While this is hard to appreciate now, i think this dawn means that you sit at a very unique point in history. Footnote, there is one more thing -- the age you are facing is made possible by a natural resource. You recognize it around you. It is just the sheer amount of data.
One day you will look back and what steam was to the 18th century, electricity to the 19th centuryhydrocarbons to the 20th century, we are going to say data was to the 21st century. it's sheer volume is staggering. Every day, 500 million dvds worth of data is created. For all of you, 80% of the world's data was created during your junior and senior years.
This is why i think of it as a natural resource. It will be the phenomena of our time.
One more thing. The volume. Whether it is images, the photos you have taken, sensors, people blogging, texting -- which what some of you are probably doing maybe right now. I must tell you, normal systems will not understand it.
This brings you back to my story. It brings the back to Watson. And iIf you haven't guessed, he is is my "significant other." My husband is only one who did not want me to use significant other in this speech, by the way.
Since that day in Jeopardy 2011,. Watson has come a long way. Finance,. retail, insurance. But most of all hard at work in health care. In fact, we have had the honor of helping institutions like Memorial , cancer center, the New York Genome Center and the list goes on. Doctors will struggle with that exponential increase in information. By 2020, medical information will double every 72 days. But with the era we are about to enter, collaborators like Watson, abilty to digest all that information, then form hypotheses about your diagnosis and treatment. Our doctors will have a chance.
So now it brings me forward to september 2012. It is another personal moment i will always remember. I was going to the theater with my husband in New york City, and Ihear someone yell out my name. I turned around and it is the CEO of a health care company that i work with. She looks at me and says, 'we will change the face of health care'. I fast forward to today and I tell many of my IBMers-- IBM has been privileged to play some of the greatest roles in history., whether it was to help do that census, to help land man on the moon, but make no mistake. Watson will be our modern-day moon shot.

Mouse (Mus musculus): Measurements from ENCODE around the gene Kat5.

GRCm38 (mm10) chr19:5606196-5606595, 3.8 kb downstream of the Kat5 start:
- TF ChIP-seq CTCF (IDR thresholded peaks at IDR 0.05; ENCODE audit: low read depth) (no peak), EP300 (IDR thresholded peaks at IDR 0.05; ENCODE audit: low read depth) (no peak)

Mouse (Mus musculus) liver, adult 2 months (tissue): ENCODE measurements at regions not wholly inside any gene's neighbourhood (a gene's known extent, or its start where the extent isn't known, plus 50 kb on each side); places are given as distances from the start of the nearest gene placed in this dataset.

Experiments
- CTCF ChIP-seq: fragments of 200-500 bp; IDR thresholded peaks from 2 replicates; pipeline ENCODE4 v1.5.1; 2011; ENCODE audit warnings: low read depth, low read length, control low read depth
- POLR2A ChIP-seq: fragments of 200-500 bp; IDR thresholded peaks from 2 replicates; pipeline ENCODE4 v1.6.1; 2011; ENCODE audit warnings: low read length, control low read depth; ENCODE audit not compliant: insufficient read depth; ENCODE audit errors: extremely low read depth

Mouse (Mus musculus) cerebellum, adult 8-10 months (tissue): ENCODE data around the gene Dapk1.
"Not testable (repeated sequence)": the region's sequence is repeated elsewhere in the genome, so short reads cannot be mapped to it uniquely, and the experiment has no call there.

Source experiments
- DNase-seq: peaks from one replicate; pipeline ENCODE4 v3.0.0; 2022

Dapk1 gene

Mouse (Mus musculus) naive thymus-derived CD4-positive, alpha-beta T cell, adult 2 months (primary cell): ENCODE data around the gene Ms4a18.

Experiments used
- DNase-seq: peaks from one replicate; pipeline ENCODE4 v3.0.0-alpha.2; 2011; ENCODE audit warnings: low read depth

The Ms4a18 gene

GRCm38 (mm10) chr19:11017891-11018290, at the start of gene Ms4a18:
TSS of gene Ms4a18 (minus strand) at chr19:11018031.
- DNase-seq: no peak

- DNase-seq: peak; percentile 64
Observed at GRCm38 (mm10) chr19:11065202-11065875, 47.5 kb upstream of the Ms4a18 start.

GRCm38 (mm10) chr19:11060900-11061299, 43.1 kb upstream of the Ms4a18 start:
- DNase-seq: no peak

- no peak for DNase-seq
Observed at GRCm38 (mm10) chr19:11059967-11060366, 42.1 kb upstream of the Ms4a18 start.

And we will do our part to change the face ofhealth care.
Which brings me to the ending of the story. My final lesson to you -- Work on something that matters. Have a purpose. Northwestern has prepared you richly for this, but there is so much potential ahead. Choose your work with a purpose. You are all high achievers. You wanted to get here, and you got here. You will have many more goals in the years ahead. Do not confuse a goal with a purpose. You may find that purpose in business, public service, academia -- you choose.
But I hope for you is that you leave today with a purpose to change the world in some way. Congratulations again to the class of 2015, and to everyone who made this day possible for you. To paraphrase my earlier quote from Franklin Roosevelt, i hope i was brief, I know I was sincere, and now I will be seated.